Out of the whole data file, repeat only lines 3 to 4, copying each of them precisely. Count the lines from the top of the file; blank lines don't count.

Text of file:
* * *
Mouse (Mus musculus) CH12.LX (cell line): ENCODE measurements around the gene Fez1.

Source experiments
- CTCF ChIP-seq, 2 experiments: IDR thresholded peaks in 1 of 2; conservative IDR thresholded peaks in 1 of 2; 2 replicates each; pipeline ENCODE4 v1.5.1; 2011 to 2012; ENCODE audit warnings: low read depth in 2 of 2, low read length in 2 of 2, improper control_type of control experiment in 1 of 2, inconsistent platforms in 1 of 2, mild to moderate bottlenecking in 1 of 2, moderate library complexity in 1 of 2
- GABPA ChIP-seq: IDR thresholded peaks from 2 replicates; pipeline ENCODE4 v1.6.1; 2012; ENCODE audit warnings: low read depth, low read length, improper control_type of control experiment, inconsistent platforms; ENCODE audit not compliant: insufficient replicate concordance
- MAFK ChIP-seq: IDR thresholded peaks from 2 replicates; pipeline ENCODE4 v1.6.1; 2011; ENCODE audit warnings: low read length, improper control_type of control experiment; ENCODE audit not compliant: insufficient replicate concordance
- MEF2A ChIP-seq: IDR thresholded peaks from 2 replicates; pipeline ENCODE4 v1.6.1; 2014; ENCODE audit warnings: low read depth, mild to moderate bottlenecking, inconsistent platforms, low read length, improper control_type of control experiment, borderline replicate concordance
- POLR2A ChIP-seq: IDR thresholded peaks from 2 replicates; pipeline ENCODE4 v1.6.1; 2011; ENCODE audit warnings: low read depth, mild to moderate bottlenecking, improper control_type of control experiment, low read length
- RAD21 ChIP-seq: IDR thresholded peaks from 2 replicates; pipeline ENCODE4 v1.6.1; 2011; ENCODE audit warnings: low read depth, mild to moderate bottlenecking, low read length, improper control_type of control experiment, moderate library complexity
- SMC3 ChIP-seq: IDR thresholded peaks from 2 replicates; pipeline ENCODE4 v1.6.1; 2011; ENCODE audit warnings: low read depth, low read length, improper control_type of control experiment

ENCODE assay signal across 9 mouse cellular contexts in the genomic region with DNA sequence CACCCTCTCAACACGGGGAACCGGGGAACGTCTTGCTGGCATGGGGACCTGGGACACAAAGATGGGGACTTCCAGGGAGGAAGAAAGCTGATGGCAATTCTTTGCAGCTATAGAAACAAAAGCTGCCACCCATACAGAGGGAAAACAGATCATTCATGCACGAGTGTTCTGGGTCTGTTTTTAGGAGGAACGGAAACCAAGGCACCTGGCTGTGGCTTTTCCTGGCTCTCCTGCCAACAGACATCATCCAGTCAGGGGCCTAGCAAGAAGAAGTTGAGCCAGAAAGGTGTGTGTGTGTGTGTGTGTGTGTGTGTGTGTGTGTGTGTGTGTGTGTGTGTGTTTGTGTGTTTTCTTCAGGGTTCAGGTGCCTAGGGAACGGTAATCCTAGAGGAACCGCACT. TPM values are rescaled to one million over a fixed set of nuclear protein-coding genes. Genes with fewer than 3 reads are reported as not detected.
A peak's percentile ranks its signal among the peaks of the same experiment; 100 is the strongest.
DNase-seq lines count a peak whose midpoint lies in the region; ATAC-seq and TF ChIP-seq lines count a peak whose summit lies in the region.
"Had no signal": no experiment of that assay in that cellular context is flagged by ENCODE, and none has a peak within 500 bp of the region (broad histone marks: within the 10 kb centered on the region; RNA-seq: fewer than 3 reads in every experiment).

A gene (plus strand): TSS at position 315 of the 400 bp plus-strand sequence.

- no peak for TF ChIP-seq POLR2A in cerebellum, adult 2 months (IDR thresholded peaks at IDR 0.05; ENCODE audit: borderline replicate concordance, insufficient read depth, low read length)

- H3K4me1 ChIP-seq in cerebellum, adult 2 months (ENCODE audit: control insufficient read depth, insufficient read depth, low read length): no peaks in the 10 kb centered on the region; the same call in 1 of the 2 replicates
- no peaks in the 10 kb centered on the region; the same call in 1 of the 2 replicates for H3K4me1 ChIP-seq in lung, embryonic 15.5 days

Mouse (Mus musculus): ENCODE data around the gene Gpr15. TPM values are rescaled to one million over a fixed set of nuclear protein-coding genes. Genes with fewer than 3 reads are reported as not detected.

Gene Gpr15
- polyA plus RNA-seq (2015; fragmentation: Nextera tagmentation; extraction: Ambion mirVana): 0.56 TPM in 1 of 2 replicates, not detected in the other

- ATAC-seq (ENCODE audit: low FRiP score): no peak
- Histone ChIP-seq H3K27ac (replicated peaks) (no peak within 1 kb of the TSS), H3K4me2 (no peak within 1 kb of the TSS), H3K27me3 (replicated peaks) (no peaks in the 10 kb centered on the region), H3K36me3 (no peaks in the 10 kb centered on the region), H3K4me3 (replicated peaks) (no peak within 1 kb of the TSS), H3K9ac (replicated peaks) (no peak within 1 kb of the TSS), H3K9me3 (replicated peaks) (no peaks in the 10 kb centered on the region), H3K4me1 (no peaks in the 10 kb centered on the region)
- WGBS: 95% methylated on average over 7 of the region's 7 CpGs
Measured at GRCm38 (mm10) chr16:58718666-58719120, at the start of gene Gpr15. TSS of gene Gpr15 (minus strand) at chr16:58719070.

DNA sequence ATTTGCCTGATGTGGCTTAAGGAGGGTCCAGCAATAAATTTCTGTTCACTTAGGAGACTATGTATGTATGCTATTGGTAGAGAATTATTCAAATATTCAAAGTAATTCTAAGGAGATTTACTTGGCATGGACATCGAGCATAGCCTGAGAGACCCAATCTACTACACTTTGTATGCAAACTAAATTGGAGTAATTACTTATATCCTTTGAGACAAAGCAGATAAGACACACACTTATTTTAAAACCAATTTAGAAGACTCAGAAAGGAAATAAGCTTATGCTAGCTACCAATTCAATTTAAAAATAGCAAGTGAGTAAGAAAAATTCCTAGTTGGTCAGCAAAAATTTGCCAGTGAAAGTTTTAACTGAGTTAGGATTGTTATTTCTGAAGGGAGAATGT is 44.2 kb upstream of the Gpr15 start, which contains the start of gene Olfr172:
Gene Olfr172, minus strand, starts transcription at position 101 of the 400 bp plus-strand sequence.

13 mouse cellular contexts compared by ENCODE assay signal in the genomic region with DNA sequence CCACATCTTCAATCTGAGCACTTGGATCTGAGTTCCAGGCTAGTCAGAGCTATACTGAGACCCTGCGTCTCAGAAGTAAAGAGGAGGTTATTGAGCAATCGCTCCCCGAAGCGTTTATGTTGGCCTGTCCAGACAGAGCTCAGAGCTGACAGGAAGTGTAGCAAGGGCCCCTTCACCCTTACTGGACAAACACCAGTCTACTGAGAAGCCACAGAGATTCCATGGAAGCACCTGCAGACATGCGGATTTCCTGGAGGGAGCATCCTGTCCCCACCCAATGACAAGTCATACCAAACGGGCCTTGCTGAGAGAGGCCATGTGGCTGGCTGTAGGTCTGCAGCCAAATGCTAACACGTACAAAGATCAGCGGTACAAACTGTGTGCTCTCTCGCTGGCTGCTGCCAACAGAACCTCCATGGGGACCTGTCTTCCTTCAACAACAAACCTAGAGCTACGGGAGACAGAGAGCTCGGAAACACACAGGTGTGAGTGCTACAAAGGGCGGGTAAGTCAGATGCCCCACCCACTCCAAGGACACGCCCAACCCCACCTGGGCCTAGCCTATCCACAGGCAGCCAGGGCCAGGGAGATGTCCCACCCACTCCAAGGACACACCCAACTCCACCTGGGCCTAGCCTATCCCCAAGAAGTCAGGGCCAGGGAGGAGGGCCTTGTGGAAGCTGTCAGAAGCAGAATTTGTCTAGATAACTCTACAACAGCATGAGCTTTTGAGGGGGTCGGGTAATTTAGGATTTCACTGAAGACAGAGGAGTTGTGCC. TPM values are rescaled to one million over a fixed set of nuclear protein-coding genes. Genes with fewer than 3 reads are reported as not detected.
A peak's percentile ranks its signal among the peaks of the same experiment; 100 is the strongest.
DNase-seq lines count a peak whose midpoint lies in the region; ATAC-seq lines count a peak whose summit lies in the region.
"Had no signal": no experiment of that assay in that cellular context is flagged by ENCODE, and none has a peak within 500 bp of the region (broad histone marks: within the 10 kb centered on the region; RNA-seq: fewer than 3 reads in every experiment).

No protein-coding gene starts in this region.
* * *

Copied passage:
- CTCF ChIP-seq, 2 experiments: IDR thresholded peaks in 1 of 2; conservative IDR thresholded peaks in 1 of 2; 2 replicates each; pipeline ENCODE4 v1.5.1; 2011 to 2012; ENCODE audit warnings: low read depth in 2 of 2, low read length in 2 of 2, improper control_type of control experiment in 1 of 2, inconsistent platforms in 1 of 2, mild to moderate bottlenecking in 1 of 2, moderate library complexity in 1 of 2
- GABPA ChIP-seq: IDR thresholded peaks from 2 replicates; pipeline ENCODE4 v1.6.1; 2012; ENCODE audit warnings: low read depth, low read length, improper control_type of control experiment, inconsistent platforms; ENCODE audit not compliant: insufficient replicate concordance